Beautiful swimmer – that’s the translation of the scientific name for the Delaware Blue Crab – callinectes sapidus. In high summer, catching, cooking and picking these feisty creatures is a fine art practiced along bays and inlets up and down the Delmarva Peninsula.
Thirty minutes after sunrise. With the water still like glass it’s time to head out. Approaching the shallow crabbing boat, something splashes at the edge of low tide and scrambling sand crabs brandish their claws.
Having divined where the crabs are hiding in the murky water we drop our lines laden with chicken necks. Waves hypnotically lap against the boat. Time and distractions do not exist. The sun beats down mercilessly. We wait, a wooden basket and long handled net at the ready. A book in hand, we catnap. Crabing is easy. Our arms are our fishing poles. The bait is the chicken neck, cast out gently. We relax while anticipating that exhilarating tug on the line and the excitement that ensues. Some days the tug doesn’t come but it can be a successful day anyway. The freedom of being out on the water with the quiet camaraderie of a fishing buddy can be enough.
On days when the crabs are biting, snaring them can be an adventure. It takes practice. They are smart, so we have to be fast. Sometimes we miss, accidentally dropping a crab into the boat, next to barefoot toes. Then someone must be brave enough to pick up the crab by its back feelers while it is pinching away. Finally we fill the basket and head to shore, crabs stowed away under layers of damp seaweed.
The art of preparing crabs is a diverse as the people who catch them. Most drop them into a pot of boiling water. Some spear them and remove the hard back shell before cooking. Everyone uses some variation of Old Bay Seasoning, which smells like the sea. The spice blend originated in nearby Baltimore in the 1930’s, developed by a German immigrant named Gustov Brunn. In those days crabs were so plentiful that taverns served them for free, liberally sprinkled with Old Bay to encourage beer consumption. The mix features hot pepper flakes, paprika, dry mustard, salt, black pepper, cloves, allspice, nutmeg, cardoman and ginger. The distinctive bright yellow cans grace many a kitchen shelf in the summer months.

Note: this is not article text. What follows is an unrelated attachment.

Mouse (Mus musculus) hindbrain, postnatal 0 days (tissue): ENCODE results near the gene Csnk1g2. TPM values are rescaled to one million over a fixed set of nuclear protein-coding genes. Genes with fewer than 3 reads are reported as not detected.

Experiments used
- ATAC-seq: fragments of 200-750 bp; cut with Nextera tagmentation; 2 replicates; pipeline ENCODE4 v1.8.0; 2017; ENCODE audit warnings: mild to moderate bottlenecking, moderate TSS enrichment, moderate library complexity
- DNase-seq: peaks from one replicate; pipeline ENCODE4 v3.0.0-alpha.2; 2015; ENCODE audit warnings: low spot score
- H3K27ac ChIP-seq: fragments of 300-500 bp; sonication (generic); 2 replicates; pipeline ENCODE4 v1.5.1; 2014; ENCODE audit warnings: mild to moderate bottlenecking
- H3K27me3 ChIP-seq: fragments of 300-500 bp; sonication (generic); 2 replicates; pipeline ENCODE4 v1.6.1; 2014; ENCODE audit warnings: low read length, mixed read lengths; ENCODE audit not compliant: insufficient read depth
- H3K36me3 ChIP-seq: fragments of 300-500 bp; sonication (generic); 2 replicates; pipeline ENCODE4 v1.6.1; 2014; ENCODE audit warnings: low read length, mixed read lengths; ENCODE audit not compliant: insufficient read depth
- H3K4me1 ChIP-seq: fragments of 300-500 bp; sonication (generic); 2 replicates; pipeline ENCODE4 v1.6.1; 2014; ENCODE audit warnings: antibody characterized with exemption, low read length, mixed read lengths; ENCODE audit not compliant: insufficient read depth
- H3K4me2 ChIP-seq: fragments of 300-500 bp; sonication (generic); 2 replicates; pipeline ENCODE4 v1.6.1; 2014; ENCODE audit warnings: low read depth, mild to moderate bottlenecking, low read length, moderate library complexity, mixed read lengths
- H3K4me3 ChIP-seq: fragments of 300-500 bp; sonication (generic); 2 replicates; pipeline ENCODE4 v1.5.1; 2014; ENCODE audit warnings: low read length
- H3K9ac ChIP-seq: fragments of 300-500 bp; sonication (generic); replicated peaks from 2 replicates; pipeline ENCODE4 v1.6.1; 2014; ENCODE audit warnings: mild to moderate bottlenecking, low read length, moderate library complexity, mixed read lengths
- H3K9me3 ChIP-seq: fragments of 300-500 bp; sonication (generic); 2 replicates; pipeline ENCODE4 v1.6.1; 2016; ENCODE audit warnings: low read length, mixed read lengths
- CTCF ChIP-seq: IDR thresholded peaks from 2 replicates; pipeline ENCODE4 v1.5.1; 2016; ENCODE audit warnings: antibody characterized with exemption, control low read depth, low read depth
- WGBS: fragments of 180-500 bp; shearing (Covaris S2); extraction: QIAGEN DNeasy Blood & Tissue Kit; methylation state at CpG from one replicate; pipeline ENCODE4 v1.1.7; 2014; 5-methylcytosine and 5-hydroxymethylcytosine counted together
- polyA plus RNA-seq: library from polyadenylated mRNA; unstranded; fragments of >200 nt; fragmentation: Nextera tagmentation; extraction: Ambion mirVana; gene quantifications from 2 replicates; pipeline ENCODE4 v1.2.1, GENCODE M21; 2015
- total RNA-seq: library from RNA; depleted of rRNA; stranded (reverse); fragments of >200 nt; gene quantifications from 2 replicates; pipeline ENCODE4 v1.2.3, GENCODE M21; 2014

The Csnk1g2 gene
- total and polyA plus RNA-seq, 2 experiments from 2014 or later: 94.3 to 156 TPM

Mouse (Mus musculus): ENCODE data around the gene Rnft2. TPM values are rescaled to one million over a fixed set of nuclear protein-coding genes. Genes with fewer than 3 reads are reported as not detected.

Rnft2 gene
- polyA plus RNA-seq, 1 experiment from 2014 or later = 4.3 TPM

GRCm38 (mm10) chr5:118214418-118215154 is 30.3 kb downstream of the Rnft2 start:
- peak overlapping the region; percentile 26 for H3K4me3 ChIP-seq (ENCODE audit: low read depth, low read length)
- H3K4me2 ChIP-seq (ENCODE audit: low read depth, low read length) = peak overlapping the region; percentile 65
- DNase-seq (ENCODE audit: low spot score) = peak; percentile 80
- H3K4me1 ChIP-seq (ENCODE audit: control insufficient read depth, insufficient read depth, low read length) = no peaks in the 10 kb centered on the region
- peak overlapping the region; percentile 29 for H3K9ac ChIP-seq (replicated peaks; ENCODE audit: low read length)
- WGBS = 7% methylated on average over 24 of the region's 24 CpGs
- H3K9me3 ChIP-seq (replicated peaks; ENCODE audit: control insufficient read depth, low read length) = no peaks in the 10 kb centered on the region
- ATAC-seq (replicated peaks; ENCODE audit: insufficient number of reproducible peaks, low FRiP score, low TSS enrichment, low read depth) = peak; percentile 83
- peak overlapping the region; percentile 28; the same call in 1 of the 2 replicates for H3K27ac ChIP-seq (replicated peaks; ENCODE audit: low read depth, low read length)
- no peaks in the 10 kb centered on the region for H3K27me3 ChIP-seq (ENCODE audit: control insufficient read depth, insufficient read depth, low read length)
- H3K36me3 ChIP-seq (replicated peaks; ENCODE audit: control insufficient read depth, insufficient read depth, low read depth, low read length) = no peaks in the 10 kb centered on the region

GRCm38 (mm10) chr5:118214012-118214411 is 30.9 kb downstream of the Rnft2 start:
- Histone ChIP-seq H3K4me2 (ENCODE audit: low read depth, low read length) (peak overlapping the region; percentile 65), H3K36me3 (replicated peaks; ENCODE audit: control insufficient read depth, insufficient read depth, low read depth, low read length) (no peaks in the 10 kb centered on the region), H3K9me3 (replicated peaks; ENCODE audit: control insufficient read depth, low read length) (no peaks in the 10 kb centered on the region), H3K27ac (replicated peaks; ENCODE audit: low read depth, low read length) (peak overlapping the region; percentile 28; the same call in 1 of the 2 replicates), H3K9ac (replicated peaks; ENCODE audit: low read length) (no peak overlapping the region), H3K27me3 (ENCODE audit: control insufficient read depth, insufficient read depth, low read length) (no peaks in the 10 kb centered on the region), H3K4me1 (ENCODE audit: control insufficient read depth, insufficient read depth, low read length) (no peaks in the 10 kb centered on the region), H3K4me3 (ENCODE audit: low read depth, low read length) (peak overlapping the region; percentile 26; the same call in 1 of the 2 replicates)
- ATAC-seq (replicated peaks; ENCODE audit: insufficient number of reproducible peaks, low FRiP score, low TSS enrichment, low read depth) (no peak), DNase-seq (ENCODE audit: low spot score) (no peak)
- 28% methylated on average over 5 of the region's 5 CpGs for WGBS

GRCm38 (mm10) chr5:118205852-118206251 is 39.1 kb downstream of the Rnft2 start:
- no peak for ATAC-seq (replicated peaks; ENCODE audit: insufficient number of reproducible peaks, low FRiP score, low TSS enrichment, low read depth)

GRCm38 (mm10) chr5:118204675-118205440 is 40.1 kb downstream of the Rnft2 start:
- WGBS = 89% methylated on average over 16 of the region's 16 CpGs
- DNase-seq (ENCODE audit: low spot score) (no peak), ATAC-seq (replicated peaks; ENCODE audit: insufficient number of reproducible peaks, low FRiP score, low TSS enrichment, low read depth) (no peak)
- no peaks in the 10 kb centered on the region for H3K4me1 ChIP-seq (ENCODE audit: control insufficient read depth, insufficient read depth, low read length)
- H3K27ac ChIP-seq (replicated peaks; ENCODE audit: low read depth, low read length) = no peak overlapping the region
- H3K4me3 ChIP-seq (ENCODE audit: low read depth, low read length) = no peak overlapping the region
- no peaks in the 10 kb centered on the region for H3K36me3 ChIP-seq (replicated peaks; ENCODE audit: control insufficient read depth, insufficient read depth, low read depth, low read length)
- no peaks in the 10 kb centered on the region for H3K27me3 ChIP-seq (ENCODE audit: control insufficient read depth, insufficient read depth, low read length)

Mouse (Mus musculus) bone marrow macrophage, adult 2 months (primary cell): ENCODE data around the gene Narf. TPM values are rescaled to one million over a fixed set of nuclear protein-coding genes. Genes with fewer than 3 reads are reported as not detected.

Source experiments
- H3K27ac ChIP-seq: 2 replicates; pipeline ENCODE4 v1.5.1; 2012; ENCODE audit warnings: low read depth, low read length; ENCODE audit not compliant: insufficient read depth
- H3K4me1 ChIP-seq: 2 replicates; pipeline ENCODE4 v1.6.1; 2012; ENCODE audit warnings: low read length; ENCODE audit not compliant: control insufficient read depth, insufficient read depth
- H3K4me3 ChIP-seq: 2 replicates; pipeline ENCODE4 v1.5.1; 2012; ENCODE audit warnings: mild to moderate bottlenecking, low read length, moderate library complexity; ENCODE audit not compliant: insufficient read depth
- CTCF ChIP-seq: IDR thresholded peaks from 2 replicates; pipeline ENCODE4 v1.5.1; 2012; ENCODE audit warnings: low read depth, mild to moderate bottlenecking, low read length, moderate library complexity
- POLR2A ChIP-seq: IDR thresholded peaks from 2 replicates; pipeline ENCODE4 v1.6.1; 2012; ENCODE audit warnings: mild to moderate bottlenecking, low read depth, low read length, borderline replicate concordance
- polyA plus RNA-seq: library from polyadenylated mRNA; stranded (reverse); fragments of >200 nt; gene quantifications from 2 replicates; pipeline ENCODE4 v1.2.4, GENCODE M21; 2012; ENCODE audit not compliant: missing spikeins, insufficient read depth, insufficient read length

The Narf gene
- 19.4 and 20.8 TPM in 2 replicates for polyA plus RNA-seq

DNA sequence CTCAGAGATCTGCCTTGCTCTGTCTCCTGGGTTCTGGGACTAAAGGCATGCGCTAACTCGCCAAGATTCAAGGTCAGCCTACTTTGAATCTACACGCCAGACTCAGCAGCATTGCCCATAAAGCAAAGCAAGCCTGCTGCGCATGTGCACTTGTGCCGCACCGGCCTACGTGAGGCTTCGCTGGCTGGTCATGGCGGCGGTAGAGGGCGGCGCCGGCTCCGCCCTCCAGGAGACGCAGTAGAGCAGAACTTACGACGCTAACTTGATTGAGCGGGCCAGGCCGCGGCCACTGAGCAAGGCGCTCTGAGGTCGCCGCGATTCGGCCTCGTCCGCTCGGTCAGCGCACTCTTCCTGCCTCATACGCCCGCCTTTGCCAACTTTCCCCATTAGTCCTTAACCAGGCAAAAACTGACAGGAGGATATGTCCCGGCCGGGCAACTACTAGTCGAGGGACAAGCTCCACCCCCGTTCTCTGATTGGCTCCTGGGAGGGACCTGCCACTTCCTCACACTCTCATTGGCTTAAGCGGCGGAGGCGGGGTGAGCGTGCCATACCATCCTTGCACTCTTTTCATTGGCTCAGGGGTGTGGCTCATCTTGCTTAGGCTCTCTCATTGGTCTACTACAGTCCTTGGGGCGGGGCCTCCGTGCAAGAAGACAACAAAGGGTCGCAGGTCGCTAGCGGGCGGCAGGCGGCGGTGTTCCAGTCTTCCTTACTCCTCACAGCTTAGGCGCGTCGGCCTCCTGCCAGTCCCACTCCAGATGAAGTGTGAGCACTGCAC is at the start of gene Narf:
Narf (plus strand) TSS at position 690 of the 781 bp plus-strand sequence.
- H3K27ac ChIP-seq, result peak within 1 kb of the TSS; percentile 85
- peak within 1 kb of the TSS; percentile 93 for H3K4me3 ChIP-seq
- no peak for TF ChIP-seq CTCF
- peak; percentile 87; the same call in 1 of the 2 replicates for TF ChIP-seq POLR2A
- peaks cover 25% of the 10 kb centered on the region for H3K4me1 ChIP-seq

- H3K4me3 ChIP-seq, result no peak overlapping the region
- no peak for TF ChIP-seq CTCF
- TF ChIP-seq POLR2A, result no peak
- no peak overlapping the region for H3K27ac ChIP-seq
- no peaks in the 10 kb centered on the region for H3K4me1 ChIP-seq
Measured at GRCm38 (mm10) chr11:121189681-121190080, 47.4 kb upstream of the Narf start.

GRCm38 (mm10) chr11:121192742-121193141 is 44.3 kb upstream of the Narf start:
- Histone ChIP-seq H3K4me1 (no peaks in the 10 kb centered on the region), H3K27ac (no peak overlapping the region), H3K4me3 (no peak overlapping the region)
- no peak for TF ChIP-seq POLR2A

Once cooked, the crabs’ brilliant blue claws turn bright orange and we eagerly take our seats at tables spread with old newspapers. There is no definitive method for eating crabs, but the universal rule is that every last morsel must be consumed, from the premium back claws, extracted like lollypops, to the tiny bits sucked out from swimmer claws.
Wooden hammers at the ready and a roll of paper towels nearby, we begin. Some eat through their pile of crabs one at a time, devouring the delicate white flesh. Others, more patient, clean five or six at time before feasting, assembling a towering mound of crabmeat to savor.
Crabbing is the foundation of many a family tradition in Delaware. Of course, we could get them already cooked from roadside stands, but these never taste as good or fresh as the ones we catch ourselves.
Crab Dipping Sauce
1/3 cup vinegar
¾ cup beer
½ tbs Old Bay Seasoning
1 tbs sugar
Bring ingredients to a boil for 5 minutes. Turn down and simmer for 10 minutes. Cool and refrigerate in a glass container. Dip crab meat into the sauce while eating.